Enumeration of Statewide Anti-Bullying Laws and Local Policies
Enumeration is necessary to protect all students as research has consistently shown that students experience less bullying, feel safer overall, and that teachers are more likely to intervene to prevent incidents of bullying in schools with enumerated policies. Research conducted by GLSEN on anti-bullying policy efforts found that students who attended schools with an enumerated policy heard homophobic and racist remarks less often compared to students with no anti-bullying policy. They were less likely to feel unsafe in school compared to students in schools with generic or no policies. These students were also less likely to perceive bullying, name-calling, or harassment as a problem at their school compared to students in schools with a generic policy or with no policy. Additional findings:
- Lesbian, gay, bisexual, transgender, queer, or questioning (LGBTQ) students from schools with an enumerated policy hear less often the expressions “that’s so gay” or “you’re so gay” (47.2% vs. 63.3%), and sexist remarks (49.4% v. 64.9%) than students attending schools with a generic policy, and hear less often racist remarks (33.7% v. 44.1%) than students attending schools without any policy.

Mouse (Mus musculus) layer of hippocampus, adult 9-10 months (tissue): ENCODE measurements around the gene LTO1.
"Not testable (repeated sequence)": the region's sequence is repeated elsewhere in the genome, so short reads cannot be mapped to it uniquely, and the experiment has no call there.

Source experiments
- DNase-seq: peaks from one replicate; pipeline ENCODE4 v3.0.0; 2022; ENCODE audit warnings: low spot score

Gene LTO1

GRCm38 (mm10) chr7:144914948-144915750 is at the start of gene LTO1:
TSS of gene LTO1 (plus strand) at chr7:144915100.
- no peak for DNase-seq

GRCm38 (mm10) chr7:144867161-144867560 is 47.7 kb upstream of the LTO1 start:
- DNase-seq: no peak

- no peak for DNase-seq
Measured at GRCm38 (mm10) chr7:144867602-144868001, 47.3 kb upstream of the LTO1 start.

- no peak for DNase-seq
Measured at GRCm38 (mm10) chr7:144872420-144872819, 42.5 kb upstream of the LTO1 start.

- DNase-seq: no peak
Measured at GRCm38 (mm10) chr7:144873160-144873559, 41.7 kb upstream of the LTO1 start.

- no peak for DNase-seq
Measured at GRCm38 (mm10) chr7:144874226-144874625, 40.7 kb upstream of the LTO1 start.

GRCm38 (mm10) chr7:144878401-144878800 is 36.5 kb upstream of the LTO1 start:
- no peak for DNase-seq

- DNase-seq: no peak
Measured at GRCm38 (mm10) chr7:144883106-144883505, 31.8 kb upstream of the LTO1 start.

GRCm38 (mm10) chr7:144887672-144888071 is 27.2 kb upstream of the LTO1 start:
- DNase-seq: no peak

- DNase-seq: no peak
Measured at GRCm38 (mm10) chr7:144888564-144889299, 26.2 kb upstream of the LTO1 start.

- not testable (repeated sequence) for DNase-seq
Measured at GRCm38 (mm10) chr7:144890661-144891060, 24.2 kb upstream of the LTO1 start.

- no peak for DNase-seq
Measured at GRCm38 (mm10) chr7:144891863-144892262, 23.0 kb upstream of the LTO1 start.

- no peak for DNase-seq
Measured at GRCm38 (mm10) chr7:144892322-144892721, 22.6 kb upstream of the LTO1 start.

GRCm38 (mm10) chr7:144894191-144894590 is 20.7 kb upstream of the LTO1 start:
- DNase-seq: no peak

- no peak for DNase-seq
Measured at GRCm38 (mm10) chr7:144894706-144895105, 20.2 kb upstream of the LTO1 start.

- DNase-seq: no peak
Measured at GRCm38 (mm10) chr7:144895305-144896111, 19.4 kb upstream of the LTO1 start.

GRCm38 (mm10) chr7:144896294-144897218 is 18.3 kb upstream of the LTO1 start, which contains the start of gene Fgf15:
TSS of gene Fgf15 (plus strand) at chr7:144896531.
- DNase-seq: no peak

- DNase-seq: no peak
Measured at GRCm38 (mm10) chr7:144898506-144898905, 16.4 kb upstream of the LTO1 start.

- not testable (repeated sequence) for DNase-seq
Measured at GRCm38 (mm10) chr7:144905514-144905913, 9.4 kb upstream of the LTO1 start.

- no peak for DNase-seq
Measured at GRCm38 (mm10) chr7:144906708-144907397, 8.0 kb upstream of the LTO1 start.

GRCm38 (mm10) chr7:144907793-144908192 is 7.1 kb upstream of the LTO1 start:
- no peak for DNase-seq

- LGBTQ students who attend schools with an enumerated policy experience less victimization in school based on their sexual orientation (17.5% v. 30.8%) or gender expression (22.6% v. 31.6%) than students who attend a school with a generic policy.
- Educators in schools with enumerated anti-bullying policies reported higher levels of comfort addressing bullying based on sexual orientation (77.7% v. 53.9%) and gender expression (72.3% v. 52.2%) than educators in schools with no anti-bullying policy.
- Educators report feeling “somewhat” or “very comfortable” intervening in bias-based bullying behavior based on sexual orientation (77.7%), gender expression (72.3%), and race (80.5%) in schools with an enumerated anti-bullying policy.
For additional information, contact the GLSEN Public Policy Office at 202-347-7780 or firstname.lastname@example.org.